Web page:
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Kocharian Explains Election Stance


Armenia - President Serzh Sarkisian (R) and his predecessor Robert Kocharian at an official ceremony near Yerevan, 3Dec2008.

Armenia - President Serzh Sarkisian (R) and his predecessor Robert Kocharian at an official ceremony near Yerevan, 3Dec2008.

Former President Robert Kocharian has explained his decision not to challenge his successor Serzh Sarkisian in Armenia’s upcoming presidential election and again criticized the current government’s economic record.

In a fresh interview with the Mediamax news agency published on Tuesday, Kocharian said he did not want to cross swords with Sarkisian, his longtime political partner and a fellow Karabakh Armenian.

“First, a power struggle between two Karabakhis, two longtime partners was unacceptable to me,” he said. “It would have left many people with a difficult choice and become a subject of various speculations. Besides, I myself had designated the current president as my successor, and his desire to get reelected is understandable.”

“Second, I did not want to participate in the formation of an extremely nasty format of three presidents fighting for power, which, I’m sure, would be harmful to the country,” Kocharian continued in reference to Levon Ter-Petrosian, another former president now leading a major opposition group.

“And third, the search for political compromise in Armenia has degenerated into a political retail trade. This is not what I would like to spend my time, experience and knowledge on.”

“These are certainly not fundamental factors, but I felt that they are fairly weighty in the emotional and ethical senses,” he added.

Sarkisian’s Republican Party of Armenia (HHK) was quick to react to the remarks. HHK spokesman Eduard Sharmazanov told RFE/RL’s Armenian service (Azatutyun.am) that the incumbent president’s reelection would have been a forgone conclusion even if Kocharian had joined the race.

“That’s not the president’s and the HHK’s fault,” Sharmazanov said. “In the course of these years the president and the HHK have worked very honestly, very fairly and very transparently and, most importantly, gone down the path of solidarity and dialogue.”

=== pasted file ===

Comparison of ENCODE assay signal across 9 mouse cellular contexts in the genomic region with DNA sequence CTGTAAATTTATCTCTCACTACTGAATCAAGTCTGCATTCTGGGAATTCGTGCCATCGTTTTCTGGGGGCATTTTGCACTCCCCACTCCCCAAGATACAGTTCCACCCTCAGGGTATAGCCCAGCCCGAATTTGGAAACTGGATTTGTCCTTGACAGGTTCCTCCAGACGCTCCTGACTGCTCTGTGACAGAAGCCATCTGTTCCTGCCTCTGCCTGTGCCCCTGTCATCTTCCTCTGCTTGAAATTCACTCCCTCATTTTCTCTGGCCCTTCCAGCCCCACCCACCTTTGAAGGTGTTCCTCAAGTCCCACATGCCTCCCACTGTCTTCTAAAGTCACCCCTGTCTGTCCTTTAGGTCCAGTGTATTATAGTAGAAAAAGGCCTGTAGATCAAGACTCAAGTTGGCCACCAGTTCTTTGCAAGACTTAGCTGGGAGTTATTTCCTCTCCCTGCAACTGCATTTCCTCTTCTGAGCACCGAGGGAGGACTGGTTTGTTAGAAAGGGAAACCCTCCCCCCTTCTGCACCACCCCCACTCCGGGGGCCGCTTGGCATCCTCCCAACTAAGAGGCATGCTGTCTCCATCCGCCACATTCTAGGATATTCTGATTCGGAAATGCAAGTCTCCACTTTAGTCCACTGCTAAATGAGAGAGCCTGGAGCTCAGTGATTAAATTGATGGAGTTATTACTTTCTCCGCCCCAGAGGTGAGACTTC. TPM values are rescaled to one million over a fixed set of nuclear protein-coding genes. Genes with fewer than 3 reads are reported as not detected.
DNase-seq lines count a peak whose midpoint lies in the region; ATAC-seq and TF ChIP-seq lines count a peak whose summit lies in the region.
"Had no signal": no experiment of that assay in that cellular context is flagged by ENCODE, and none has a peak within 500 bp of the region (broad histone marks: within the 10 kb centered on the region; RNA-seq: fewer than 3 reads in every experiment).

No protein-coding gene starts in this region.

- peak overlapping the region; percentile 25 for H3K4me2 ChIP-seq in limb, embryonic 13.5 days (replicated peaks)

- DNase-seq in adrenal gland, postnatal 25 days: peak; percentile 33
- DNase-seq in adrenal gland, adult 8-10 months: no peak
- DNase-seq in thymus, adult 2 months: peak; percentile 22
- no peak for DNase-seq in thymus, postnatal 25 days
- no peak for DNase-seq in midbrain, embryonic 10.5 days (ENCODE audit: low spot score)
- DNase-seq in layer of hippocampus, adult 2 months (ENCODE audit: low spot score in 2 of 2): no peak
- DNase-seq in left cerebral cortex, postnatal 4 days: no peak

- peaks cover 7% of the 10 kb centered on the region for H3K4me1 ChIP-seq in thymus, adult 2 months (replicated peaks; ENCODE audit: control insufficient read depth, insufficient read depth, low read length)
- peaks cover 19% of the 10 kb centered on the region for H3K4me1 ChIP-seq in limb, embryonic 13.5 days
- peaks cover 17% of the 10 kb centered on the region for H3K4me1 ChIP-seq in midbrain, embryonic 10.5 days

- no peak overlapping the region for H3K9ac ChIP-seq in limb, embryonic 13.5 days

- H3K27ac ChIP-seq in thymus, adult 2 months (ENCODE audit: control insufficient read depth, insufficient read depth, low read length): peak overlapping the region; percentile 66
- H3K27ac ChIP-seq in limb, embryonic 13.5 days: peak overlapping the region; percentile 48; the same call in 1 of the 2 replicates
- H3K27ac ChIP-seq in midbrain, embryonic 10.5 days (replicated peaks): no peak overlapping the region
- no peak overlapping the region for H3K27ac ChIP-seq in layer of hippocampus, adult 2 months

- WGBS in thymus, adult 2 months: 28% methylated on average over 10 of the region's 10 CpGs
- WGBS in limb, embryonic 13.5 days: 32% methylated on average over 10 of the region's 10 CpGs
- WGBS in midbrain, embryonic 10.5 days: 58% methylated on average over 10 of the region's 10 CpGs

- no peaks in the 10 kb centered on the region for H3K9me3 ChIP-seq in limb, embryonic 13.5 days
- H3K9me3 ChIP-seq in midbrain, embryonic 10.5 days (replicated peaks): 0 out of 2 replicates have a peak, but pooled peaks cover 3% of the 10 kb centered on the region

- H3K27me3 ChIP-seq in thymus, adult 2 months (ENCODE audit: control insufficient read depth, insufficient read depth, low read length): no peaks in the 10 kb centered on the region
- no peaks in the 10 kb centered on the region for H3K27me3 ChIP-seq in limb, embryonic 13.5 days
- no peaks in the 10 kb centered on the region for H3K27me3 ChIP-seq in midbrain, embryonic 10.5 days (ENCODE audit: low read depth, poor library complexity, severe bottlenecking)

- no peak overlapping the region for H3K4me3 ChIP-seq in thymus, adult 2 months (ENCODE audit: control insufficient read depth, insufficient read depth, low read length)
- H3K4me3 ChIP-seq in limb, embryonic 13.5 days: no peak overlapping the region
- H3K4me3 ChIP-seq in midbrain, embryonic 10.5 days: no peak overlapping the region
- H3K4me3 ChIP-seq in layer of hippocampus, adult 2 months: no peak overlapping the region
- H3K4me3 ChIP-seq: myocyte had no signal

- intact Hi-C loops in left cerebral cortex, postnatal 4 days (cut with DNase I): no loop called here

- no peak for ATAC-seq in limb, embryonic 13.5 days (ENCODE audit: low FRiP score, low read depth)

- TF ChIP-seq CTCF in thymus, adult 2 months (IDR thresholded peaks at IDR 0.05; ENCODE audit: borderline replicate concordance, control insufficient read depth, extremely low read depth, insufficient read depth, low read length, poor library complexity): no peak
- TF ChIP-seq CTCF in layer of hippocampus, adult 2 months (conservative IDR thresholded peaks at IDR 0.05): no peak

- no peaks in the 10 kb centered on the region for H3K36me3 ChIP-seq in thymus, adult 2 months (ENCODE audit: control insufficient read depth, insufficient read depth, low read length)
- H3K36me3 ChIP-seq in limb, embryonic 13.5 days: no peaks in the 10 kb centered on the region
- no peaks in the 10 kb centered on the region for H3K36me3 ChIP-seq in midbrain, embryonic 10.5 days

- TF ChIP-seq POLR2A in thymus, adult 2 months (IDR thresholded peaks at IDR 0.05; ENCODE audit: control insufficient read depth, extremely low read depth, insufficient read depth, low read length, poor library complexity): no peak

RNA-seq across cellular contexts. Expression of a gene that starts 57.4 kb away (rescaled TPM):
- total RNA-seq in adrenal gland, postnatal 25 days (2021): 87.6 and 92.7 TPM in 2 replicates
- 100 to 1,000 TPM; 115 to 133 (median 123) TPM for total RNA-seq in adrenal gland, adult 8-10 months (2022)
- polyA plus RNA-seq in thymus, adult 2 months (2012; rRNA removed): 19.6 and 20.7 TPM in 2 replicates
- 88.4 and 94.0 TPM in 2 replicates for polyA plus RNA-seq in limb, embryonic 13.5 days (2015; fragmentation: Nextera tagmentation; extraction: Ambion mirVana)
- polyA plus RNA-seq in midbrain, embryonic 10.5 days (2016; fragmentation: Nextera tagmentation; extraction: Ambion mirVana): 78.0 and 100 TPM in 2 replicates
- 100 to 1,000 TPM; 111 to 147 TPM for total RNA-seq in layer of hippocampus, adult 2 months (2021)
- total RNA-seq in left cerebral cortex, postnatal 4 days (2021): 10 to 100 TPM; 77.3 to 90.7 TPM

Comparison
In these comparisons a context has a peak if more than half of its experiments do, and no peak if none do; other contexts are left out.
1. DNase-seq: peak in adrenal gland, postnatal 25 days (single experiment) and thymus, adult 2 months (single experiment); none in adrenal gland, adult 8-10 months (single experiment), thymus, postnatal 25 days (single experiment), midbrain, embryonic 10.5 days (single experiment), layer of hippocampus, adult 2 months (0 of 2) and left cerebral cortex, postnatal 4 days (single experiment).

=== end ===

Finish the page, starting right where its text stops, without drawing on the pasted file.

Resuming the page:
That Kocharian will not stand as a candidate in the February 18 was officially confirmed by his press secretary, Victor Soghomonian, on December 13. That announcement came one day after the Prosperous Armenia Party (BHK) of Gagik Tsarukian, a businessman reputedly close to Kocharian, announced that it will not field or endorse a presidential candidate.

The BHK had for months indicated that Tsarukian will run for president. The tycoon would have been Sarkisian’s most formidable election challenger. His surprise decision not to enter the fray followed a December 8 confidential meeting with Sarkisian.

Kocharian, who governed Armenia from 1998-2008, has likewise repeatedly signaled his desire to return to the political arena in the last two years. Many local observers regard him as Tsarukian’s political patron. Some have speculated that the BHK would serve as a platform for the 58-year-old ex-president’s possible comeback.

In his latest Mediamax remarks, Kocharian again gave a negative assessment of the Sarkisian administration’s handling of the economy, saying that Armenia’s Gross Domestic Product has still not recovered to the pre-crisis 2008 level. “The economy has started growing, but will that growth be sustainable in the conditions of dwindling investments and to what extent will it be conditioned by accumulating [foreign] debts?” he asked.

The ex-president, who has kept a low profile since handing over power to Sarkisian, went on to lament that he called a lack of genuine political competition and resulting public cynicism in Armenia. “Without competition the authorities may sleep well but the people do not live well as a rule,” he said.

“The government will have trouble countering these trends with calm and serene efforts. We need much more. Something that would mobilize the society, instill faith and drive it into actions.”
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